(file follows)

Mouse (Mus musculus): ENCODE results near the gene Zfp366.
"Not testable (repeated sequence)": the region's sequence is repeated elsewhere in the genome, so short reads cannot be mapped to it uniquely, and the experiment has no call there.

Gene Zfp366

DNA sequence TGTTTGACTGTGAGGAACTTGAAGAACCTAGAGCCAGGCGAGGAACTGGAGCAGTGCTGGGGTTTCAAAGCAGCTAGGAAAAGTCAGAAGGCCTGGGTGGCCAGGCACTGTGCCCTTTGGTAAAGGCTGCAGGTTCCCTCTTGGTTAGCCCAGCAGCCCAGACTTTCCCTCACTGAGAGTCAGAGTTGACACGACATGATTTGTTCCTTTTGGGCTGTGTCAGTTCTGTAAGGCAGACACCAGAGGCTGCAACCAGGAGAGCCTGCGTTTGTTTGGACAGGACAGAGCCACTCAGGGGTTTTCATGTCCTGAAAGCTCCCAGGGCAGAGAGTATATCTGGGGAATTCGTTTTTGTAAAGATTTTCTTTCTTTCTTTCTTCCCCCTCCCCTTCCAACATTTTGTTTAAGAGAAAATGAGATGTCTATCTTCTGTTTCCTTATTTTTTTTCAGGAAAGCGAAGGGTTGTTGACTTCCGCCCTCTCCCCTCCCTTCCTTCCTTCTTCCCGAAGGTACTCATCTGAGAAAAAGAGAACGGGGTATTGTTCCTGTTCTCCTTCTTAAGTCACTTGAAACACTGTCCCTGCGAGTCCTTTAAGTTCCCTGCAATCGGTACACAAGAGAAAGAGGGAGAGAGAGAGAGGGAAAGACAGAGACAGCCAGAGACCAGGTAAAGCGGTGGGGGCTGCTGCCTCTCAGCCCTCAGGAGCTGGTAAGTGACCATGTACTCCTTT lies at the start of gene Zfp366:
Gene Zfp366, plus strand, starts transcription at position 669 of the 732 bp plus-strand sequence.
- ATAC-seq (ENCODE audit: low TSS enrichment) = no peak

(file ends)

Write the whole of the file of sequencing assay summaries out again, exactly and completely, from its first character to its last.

Mouse (Mus musculus): ENCODE results near the gene Zfp366.
"Not testable (repeated sequence)": the region's sequence is repeated elsewhere in the genome, so short reads cannot be mapped to it uniquely, and the experiment has no call there.

Gene Zfp366

DNA sequence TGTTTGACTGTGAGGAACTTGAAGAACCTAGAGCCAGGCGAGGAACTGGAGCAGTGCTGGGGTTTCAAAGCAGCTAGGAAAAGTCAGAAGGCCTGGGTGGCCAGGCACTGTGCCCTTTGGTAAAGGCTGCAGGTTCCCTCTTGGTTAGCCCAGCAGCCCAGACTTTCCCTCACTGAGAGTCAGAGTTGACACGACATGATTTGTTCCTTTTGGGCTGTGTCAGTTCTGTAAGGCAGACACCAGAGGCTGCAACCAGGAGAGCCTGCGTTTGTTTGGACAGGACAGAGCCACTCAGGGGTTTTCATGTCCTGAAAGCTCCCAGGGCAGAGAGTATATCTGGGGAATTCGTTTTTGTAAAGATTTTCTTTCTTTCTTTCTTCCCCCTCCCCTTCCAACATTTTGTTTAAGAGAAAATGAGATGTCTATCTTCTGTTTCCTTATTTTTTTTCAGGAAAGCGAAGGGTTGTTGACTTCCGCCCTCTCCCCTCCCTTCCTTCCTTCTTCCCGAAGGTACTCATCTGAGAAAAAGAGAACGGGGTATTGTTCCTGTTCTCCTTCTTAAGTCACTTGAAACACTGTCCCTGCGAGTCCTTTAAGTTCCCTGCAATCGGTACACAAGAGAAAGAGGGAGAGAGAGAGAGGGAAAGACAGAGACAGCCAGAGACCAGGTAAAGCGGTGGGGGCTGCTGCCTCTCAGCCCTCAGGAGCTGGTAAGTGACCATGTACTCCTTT lies at the start of gene Zfp366:
Gene Zfp366, plus strand, starts transcription at position 669 of the 732 bp plus-strand sequence.
- ATAC-seq (ENCODE audit: low TSS enrichment) = no peak